Who’s winning the debate over whether native coding is better than HTML 5 and hybrid in Android development? The jury is still out, according to Barry Burd, author of Android Application Development All-in-One for Dummies.
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In short, HTML 5 and hybrid backers believe in developing mobile applications that run on a browser, so they can be deployed on any mobile device platform. Others are back writing an app in a device’s native language -- such as Java for Android or objective C for iPhone -- and then porting to other platforms as needed. Burd lays out the case for each side in this video interview, but he gives this disclaimer: “I’m a Java for Android guy.”
Burd has offered commentary on Android in several recent articles on TheServerSide. In one story, he noted that Apple’s requirements for acceptance in its App Store can be “unnecessarily restrictive” and difficult for developers to navigate. He contrasted Apple’s proprietary posture with Android’s openness, citing his preference for the latter for that reason – as well as the fact that Android is written in Java.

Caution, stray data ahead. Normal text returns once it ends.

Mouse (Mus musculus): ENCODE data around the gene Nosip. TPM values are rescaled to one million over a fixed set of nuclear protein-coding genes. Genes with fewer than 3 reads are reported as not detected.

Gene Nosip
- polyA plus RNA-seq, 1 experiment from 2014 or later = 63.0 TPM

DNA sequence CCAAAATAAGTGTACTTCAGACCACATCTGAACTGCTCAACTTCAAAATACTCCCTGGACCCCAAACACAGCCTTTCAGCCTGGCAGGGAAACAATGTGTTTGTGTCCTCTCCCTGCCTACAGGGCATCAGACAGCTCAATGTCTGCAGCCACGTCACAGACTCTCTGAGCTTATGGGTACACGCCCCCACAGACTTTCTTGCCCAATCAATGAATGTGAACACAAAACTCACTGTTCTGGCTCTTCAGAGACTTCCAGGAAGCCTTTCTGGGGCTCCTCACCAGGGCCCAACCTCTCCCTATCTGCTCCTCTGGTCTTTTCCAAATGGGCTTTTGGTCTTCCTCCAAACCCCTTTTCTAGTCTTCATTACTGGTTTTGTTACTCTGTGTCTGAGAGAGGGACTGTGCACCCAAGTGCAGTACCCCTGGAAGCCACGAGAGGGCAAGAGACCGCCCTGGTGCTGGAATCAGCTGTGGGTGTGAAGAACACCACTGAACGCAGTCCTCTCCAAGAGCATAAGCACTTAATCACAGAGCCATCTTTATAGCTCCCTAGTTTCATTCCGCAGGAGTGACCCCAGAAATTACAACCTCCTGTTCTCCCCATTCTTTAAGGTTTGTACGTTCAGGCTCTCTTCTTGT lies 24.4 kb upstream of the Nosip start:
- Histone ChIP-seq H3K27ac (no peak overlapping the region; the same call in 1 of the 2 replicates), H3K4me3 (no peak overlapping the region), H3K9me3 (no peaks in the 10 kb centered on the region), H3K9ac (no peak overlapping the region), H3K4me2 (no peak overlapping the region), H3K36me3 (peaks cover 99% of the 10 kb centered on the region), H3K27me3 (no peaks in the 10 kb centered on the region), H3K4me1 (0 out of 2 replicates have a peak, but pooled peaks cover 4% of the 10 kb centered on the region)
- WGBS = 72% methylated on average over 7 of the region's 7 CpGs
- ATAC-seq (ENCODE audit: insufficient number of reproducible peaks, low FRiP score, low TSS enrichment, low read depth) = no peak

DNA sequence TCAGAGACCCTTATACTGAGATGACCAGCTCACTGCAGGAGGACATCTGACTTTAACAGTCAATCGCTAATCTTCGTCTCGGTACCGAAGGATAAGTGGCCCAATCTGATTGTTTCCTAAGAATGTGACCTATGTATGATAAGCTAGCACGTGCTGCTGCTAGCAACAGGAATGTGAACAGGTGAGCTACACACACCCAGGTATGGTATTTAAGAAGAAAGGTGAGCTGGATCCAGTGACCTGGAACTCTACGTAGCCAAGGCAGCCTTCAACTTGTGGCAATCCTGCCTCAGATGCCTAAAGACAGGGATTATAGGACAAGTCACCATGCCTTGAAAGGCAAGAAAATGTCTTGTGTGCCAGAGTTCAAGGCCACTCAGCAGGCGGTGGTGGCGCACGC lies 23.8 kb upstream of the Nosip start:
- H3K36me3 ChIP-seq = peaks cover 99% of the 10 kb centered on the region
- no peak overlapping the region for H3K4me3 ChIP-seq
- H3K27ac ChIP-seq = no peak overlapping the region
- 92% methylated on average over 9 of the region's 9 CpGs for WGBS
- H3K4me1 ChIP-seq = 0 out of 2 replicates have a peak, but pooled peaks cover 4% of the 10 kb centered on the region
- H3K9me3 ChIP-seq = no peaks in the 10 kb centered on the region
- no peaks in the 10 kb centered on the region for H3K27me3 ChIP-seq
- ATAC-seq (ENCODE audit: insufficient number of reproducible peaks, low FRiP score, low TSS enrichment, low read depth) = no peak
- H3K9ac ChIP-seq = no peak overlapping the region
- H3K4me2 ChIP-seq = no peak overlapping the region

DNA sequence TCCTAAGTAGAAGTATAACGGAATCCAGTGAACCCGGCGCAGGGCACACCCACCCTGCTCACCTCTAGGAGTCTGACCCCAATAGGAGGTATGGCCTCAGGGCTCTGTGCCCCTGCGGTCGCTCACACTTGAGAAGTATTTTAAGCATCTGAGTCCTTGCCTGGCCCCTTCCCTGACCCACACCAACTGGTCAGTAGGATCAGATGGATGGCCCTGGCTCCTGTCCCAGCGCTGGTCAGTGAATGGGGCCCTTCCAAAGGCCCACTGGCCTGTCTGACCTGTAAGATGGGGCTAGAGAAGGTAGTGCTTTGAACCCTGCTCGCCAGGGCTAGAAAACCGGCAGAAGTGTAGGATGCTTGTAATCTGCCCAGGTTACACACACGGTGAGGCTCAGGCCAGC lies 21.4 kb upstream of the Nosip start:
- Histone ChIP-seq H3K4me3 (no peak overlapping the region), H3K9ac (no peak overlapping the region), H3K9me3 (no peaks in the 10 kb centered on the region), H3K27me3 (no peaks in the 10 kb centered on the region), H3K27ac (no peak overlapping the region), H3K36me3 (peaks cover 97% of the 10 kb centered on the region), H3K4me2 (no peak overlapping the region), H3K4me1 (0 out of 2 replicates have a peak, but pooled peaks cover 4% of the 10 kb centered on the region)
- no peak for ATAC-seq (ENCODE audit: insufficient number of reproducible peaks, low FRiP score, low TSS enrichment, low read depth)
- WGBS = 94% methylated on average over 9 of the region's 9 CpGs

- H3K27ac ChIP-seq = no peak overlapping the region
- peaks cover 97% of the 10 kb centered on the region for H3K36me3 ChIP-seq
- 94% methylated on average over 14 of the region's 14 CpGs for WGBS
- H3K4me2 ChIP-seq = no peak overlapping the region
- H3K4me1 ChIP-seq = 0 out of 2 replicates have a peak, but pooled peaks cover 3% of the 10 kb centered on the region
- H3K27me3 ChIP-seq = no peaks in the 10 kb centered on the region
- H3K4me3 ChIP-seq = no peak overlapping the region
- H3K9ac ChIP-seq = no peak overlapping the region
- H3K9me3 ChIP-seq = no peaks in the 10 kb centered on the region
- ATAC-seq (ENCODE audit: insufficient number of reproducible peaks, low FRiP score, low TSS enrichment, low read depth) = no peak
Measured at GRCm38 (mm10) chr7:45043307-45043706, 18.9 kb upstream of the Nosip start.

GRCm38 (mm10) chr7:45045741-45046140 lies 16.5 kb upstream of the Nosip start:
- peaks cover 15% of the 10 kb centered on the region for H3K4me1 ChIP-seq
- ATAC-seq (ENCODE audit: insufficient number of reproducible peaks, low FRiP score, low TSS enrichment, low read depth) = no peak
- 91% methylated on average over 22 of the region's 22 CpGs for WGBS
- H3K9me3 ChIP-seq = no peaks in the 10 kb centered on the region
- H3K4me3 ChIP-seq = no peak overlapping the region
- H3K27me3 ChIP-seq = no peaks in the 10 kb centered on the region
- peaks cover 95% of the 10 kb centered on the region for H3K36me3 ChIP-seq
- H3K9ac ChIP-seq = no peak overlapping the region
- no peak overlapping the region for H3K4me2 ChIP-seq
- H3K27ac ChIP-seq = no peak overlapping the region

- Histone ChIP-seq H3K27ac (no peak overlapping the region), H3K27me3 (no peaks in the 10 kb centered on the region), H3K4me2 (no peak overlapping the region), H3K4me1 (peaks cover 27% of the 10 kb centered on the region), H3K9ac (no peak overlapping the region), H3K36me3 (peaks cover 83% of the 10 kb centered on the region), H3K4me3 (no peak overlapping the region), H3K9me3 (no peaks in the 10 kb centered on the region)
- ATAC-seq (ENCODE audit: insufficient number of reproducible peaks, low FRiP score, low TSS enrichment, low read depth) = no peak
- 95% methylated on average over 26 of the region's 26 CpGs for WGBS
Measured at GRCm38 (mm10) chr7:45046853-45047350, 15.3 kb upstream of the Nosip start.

In another article, Burd provided details on Android’s latest release, Android L, which was introduced at the Google I/O conference in July 2014. Here, Burd described how to use Android L’s top new feature, material design, a primer forvisual, motion and interaction design, as well as other features.
TheServerSide editor Cameron McKenzie recently reviewed and recommended Burd’s IT books, which include Java for Dummies and Beginning Programming with Java for Dummies. Burd is also a professor of mathematics and computer science at Drew University in Madison, N.J. Watch the accompanying video to hear more about HTML 5 Android development.